See ASC 810-10-65-9 for transition guidance related to the amendments in ASU 2018-17, including guidance for instances when a reporting entity is required to consolidate or deconsolidate a legal entity as a result of the initial application of the ASU.

3.4.2.1A Indirect interests held by related parties–before ASU 2018-17

ASC 810-10-55-37D articulates the framework that a decision maker must apply when evaluating indirect interests held through related parties.

Excerpt from ASC 810-10-55-37D

For purposes of evaluating the conditions in paragraph 810-10-55-37, any interest in an entity that is held by a related party of the decision maker or service provider should be considered in the analysis. Specifically, a decision maker or service provider should include its direct economic interests in the entity and its indirect economic interests in the entity held through related parties, considered on a proportionate basis. For example, if a decision maker or service provider owns a 20 percent interest in a related party and that related party owns a 40 percent interest in the entity being evaluated, the decision maker’s or service provider’s interest would be considered equivalent to an 8 percent direct interest in the entity for the purposes of evaluating whether the fees paid to the decision maker(s) or the service provider(s) are not variable interests (assuming that they have no other relationships with the entity). Indirect interests held through related parties that are under common control with the decision maker should be considered the equivalent of direct interests in their entirety.

We believe that the terms “indirect interest” and “indirect economic interest,” which are used interchangeably in the guidance, are intended to mean indirect variable interest in all cases. To have an indirect interest, a decision maker must have a direct variable interest in a related party that, in turn, has a direct and/or indirect variable interest in the entity being evaluated for consolidation.
Although this requirement may appear straightforward, the analysis will become more complex when the economic interests held deviate from “plain vanilla” equity interests held by the decision maker in the related party, and/or by the related party in the entity being evaluated for consolidation. For example, the decision maker may hold a convertible preferred equity investment in the related party that in turn holds a debt investment in the entity being evaluated for consolidation.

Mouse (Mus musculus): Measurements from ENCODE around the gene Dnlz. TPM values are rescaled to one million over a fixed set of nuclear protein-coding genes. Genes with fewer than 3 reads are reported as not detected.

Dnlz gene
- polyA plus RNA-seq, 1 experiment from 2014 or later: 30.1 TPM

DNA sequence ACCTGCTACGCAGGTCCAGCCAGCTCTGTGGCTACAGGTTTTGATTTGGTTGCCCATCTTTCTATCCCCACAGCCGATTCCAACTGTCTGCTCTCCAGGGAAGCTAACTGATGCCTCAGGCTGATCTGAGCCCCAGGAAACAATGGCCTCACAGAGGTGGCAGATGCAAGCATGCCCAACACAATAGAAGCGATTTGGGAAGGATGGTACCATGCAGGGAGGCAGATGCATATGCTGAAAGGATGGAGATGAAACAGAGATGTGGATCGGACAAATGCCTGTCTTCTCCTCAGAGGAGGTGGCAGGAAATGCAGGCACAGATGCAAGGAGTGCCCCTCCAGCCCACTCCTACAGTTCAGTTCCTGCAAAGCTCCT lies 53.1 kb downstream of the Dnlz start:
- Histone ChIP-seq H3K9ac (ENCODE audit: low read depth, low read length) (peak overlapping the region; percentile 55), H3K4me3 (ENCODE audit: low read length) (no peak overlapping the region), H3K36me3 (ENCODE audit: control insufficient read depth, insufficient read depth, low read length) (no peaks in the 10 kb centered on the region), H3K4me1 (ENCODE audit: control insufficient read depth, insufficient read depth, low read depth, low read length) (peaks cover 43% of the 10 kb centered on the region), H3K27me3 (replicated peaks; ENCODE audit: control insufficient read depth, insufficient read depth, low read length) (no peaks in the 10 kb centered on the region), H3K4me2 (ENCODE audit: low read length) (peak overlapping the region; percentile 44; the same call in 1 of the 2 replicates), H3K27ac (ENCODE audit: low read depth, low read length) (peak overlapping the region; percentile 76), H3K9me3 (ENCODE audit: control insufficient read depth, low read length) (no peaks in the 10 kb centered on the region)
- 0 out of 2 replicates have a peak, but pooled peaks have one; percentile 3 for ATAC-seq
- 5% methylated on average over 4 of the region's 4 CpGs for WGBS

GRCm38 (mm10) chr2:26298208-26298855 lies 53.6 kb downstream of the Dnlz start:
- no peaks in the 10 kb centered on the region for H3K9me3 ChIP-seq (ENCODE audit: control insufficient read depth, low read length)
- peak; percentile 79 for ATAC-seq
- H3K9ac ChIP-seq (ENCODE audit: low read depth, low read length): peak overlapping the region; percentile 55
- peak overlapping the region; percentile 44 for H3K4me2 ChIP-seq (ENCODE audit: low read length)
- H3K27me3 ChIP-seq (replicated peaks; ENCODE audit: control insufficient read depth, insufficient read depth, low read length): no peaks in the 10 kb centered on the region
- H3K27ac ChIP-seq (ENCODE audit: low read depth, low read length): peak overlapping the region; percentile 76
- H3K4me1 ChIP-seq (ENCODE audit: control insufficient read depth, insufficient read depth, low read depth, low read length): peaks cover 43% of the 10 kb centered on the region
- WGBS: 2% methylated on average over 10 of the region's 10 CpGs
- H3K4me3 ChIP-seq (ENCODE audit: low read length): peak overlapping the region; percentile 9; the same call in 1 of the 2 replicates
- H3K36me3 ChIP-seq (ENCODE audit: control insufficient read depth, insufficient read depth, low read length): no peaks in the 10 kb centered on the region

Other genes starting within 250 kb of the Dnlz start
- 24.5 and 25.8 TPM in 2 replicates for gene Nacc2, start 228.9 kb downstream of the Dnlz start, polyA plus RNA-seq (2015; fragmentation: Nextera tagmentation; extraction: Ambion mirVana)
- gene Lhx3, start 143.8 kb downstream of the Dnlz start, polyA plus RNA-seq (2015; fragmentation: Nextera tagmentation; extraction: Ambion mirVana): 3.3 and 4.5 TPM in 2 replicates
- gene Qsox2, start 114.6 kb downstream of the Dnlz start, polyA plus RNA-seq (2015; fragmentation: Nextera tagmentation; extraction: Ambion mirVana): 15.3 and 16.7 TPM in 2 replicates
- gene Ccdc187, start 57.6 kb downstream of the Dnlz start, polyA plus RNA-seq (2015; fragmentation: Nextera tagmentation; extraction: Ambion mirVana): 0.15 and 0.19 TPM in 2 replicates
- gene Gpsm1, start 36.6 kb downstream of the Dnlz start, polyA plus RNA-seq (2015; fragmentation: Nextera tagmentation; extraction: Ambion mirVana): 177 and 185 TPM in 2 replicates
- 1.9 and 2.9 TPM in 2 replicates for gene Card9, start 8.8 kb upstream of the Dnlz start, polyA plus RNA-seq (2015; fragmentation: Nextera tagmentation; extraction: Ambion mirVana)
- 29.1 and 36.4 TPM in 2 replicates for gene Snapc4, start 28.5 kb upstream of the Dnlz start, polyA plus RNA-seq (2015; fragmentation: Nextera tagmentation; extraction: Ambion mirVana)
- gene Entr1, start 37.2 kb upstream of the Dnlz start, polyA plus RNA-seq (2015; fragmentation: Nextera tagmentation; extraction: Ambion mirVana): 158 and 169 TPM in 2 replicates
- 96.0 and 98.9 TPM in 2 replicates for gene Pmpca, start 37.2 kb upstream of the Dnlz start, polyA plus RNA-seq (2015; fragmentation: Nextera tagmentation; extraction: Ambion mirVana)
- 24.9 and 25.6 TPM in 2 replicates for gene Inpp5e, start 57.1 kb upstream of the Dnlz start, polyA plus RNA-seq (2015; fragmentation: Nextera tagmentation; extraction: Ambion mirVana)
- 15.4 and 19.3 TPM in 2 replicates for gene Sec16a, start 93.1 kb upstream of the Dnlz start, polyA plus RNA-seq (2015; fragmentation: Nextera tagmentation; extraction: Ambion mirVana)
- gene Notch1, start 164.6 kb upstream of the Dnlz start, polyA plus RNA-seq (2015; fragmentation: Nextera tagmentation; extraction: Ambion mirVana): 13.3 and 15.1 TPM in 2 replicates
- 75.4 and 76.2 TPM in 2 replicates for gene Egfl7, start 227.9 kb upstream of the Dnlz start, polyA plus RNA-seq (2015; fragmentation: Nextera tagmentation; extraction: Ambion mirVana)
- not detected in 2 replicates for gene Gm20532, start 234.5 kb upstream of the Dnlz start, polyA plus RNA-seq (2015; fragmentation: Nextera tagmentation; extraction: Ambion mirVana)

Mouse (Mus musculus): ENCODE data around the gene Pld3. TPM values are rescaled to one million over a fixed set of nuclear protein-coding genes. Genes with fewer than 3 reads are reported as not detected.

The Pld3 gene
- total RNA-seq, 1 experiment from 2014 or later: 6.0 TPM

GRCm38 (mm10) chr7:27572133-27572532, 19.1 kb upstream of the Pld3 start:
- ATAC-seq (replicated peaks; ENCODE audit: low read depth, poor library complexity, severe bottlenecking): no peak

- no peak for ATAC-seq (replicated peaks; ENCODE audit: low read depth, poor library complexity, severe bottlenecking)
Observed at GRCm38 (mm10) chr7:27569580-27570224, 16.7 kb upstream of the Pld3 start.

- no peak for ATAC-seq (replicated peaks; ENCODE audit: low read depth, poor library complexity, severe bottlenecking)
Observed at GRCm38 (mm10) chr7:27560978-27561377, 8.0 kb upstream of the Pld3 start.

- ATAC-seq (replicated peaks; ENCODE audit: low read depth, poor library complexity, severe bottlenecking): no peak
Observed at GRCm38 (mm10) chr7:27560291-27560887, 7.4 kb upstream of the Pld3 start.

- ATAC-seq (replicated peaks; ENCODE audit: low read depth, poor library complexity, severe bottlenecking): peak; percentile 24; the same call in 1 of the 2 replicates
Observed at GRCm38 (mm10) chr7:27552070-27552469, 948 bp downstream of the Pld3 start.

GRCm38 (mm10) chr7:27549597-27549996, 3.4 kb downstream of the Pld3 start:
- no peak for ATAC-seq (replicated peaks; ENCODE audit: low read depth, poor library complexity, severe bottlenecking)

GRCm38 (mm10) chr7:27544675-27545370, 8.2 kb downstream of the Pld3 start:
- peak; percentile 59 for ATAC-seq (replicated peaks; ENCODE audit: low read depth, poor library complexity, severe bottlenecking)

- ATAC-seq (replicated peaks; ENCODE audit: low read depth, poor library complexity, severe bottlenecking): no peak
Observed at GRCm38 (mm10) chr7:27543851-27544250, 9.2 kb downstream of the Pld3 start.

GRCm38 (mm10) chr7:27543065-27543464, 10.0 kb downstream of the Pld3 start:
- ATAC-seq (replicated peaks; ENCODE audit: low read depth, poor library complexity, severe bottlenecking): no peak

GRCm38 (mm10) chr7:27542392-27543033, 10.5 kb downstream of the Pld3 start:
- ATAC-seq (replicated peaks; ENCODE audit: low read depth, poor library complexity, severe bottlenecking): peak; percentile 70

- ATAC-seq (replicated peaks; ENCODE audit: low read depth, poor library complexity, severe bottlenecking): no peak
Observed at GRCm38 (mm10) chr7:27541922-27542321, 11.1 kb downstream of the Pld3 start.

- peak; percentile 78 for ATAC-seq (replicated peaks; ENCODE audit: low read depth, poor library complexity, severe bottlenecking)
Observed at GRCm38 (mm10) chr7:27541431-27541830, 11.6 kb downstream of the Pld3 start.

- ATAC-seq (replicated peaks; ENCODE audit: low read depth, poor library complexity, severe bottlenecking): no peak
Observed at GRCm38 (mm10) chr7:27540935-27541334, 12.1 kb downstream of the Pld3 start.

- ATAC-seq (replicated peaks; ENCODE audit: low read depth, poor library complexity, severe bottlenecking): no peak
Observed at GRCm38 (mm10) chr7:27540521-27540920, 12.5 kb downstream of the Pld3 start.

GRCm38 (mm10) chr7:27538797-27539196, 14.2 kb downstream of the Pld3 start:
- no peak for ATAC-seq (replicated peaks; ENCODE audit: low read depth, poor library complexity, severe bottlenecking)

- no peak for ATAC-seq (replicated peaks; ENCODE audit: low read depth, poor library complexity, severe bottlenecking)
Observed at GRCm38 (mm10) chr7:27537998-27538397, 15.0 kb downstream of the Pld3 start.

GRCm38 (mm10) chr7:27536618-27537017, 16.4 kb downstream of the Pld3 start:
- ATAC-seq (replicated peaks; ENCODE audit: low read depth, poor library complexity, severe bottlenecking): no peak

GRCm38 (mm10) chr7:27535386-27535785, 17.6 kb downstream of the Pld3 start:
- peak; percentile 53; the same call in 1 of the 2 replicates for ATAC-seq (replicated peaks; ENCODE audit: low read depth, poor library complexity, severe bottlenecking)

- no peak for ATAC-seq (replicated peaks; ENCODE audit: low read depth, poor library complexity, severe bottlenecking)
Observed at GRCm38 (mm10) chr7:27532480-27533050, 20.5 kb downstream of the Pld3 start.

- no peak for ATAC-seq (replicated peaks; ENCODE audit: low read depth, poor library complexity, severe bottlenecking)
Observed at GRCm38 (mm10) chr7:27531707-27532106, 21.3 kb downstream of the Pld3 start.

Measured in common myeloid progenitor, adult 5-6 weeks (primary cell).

For purposes of applying the indirect interest concept, related party relationships should broadly be segregated between related parties that are under common control, and those that are not, as discussed more fully below.
The FASB has acknowledged that there is no definition t of “common control” in the codification.

Excerpt from BC69 in ASU 2015-02

Current GAAP uses the term common control in multiple contexts, and the term is not defined in the Master Glossary. Therefore, for purposes of evaluating the criteria in paragraphs 810-10-25-42, 810-10-25-44A, and 810-10-55-37D, the Board’s intent was for the term to include subsidiaries controlled (directly or indirectly) by a common parent, or a subsidiary and its parent.

Refer to BCG 7.2.1 for information about assessing whether common control exists.
If the decision maker and the related party are under common control, then the entirety of the interest held by the related party in the underlying entity should be attributed to the decision maker.
Note that the treatment of interests held by a commonly controlled related party for purposes of applying ASC 810-10-55-37 differs from the way such interests are considered in the primary beneficiary assessment. Refer to CG 5.6 for further discussion.

3.4.2.2 Consideration of employees and employee benefit plans